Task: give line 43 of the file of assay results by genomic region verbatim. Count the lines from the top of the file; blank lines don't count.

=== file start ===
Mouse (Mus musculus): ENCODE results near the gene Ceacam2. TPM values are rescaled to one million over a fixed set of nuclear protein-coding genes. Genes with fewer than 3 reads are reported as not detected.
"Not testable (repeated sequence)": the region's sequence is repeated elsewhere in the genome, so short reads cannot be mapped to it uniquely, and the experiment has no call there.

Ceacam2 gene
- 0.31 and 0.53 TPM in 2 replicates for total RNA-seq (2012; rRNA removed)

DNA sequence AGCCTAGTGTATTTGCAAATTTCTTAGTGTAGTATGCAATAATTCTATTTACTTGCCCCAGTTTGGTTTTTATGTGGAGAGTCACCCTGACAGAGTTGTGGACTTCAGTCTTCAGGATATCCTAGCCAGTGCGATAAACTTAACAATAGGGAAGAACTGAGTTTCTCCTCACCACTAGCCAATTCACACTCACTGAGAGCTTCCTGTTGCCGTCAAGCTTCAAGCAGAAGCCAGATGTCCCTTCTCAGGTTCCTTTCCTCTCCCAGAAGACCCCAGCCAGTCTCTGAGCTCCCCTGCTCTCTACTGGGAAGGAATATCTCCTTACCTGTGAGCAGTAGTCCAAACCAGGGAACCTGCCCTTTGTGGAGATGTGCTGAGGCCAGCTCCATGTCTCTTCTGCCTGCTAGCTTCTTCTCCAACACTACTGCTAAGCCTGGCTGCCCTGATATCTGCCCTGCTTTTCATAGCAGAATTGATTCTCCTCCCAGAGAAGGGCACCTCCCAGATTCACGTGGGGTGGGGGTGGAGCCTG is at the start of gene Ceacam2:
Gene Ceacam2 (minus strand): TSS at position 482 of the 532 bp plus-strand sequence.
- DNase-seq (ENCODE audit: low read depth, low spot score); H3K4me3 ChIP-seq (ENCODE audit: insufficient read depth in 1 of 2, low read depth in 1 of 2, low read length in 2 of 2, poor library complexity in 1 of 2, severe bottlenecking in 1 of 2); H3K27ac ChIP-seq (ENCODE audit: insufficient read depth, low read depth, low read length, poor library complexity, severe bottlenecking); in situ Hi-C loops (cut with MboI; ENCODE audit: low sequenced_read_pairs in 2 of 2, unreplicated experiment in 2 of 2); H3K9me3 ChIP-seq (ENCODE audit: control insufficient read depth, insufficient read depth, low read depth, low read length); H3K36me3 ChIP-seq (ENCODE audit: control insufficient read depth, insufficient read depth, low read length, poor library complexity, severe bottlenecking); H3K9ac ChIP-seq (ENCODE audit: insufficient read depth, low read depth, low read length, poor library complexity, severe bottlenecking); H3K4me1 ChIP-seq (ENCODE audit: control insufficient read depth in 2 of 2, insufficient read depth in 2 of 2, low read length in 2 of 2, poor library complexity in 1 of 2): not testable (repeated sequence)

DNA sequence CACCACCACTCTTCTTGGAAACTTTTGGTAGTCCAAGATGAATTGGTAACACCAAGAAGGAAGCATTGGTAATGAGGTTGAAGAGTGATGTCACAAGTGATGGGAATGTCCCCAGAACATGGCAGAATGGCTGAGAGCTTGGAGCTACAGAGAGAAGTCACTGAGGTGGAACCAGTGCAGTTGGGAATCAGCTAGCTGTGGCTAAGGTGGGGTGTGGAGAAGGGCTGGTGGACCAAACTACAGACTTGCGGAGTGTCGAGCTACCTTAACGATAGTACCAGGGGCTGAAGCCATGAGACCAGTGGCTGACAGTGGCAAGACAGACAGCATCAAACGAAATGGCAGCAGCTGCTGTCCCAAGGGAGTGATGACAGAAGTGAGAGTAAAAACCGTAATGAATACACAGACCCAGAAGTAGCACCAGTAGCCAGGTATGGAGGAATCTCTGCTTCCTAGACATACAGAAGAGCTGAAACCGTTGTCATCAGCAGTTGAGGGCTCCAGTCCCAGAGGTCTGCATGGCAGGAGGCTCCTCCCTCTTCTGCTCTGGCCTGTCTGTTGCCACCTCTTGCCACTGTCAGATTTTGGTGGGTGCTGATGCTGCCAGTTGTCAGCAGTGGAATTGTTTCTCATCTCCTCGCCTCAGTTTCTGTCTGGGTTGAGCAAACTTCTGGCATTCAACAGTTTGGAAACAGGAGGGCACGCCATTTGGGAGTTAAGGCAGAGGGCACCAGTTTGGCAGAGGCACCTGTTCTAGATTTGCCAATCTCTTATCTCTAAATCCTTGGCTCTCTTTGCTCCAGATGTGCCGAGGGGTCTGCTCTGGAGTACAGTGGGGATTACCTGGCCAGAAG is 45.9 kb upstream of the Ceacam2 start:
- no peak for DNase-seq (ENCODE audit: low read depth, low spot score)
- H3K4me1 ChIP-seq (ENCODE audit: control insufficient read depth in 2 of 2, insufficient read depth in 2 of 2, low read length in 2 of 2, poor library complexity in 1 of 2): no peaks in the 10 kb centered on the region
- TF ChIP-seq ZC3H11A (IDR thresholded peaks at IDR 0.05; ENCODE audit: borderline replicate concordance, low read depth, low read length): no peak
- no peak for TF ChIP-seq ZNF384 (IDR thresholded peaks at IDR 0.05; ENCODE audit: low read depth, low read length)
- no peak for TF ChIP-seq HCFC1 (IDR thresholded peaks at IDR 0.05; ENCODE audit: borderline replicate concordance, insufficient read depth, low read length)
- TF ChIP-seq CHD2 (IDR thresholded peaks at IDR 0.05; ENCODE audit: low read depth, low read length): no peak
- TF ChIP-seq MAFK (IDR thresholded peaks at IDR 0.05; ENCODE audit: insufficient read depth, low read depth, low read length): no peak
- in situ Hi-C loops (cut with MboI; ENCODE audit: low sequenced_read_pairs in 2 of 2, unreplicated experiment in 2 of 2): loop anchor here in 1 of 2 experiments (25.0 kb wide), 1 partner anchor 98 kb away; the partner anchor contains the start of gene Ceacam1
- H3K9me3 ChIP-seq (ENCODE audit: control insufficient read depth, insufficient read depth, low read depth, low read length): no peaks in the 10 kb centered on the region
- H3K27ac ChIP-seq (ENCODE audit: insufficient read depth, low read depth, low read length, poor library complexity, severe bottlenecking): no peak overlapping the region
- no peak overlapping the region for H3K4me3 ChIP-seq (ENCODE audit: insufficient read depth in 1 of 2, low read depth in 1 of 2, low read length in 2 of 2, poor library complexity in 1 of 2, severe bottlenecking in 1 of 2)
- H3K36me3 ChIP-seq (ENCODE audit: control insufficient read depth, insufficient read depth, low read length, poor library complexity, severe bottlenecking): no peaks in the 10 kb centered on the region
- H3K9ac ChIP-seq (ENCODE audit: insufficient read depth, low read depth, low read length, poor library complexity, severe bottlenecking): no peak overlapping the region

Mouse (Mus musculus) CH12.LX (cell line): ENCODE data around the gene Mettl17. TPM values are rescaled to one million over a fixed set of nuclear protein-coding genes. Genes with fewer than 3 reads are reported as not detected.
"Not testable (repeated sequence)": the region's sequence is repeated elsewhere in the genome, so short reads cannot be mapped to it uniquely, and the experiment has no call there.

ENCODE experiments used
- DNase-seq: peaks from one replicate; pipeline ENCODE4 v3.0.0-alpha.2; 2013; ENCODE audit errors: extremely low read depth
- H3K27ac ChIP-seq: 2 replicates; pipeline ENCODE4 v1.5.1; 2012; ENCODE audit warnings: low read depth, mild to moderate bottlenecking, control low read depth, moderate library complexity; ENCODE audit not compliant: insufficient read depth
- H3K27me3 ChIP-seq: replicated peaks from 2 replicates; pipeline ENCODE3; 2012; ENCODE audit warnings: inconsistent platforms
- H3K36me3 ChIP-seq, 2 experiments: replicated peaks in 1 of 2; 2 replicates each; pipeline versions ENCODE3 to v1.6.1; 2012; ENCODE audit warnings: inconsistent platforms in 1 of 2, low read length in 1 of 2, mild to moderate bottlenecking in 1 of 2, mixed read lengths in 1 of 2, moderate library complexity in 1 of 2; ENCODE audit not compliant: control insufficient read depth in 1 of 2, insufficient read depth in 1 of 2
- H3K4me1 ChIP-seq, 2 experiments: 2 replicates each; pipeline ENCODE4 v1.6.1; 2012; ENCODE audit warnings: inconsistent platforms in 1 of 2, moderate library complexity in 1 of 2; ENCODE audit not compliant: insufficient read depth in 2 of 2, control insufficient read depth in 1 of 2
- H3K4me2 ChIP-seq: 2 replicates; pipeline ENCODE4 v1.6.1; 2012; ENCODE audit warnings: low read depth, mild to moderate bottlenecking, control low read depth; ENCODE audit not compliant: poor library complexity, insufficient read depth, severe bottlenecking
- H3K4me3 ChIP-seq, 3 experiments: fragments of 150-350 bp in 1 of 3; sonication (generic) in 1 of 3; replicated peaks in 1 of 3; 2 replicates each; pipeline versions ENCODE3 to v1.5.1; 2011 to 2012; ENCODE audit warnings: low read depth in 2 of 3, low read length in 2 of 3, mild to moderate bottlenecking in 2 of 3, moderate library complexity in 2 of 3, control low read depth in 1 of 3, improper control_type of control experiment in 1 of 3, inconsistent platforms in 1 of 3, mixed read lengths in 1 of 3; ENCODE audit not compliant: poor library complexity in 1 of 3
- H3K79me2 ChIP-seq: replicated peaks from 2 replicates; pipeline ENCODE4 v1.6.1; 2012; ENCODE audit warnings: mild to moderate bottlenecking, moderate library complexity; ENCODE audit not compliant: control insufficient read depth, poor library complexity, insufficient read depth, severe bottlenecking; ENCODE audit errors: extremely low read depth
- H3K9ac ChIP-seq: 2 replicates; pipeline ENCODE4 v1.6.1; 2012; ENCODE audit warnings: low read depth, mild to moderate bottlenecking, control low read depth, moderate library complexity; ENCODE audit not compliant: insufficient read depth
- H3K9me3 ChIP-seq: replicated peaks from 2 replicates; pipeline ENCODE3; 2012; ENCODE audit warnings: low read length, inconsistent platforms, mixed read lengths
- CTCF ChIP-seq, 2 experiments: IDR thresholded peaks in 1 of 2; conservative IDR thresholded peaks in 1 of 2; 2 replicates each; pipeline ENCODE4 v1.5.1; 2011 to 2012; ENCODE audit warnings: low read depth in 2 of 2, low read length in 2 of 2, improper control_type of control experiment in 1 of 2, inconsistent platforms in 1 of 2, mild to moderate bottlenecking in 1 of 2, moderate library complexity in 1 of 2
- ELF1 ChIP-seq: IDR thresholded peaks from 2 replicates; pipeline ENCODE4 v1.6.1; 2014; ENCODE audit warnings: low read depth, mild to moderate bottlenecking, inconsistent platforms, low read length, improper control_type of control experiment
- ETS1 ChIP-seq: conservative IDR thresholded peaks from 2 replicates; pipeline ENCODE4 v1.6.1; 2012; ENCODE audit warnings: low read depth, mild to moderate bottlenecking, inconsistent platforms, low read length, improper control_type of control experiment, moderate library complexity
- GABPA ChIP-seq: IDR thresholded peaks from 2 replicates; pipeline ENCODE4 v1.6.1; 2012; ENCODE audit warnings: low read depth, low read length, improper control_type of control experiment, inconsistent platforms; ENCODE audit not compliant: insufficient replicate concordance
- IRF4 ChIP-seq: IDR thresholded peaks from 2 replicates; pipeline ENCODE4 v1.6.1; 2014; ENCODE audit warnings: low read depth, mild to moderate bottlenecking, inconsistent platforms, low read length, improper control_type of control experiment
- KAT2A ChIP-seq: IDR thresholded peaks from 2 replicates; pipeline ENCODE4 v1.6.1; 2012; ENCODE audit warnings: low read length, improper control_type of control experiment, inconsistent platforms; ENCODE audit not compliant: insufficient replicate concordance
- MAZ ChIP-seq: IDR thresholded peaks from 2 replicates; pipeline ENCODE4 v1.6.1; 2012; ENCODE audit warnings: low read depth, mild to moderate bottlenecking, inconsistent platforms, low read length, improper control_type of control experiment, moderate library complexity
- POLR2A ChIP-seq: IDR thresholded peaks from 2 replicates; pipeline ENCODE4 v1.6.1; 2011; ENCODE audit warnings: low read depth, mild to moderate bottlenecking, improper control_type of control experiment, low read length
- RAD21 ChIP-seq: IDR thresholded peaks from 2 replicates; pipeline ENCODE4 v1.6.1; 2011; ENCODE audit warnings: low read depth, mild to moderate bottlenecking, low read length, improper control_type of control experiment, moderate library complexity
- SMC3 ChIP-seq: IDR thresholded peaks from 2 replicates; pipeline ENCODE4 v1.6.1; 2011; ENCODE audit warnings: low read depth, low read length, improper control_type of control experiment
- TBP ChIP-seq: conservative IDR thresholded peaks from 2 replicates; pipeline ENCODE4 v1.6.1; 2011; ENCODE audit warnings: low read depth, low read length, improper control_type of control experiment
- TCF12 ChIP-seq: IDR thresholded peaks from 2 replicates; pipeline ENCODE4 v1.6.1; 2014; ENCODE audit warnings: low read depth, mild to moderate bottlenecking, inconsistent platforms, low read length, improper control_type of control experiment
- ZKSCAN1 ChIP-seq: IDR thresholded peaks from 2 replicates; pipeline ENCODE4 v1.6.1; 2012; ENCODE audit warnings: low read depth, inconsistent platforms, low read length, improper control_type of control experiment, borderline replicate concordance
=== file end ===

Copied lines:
- RAD21 ChIP-seq: IDR thresholded peaks from 2 replicates; pipeline ENCODE4 v1.6.1; 2011; ENCODE audit warnings: low read depth, mild to moderate bottlenecking, low read length, improper control_type of control experiment, moderate library complexity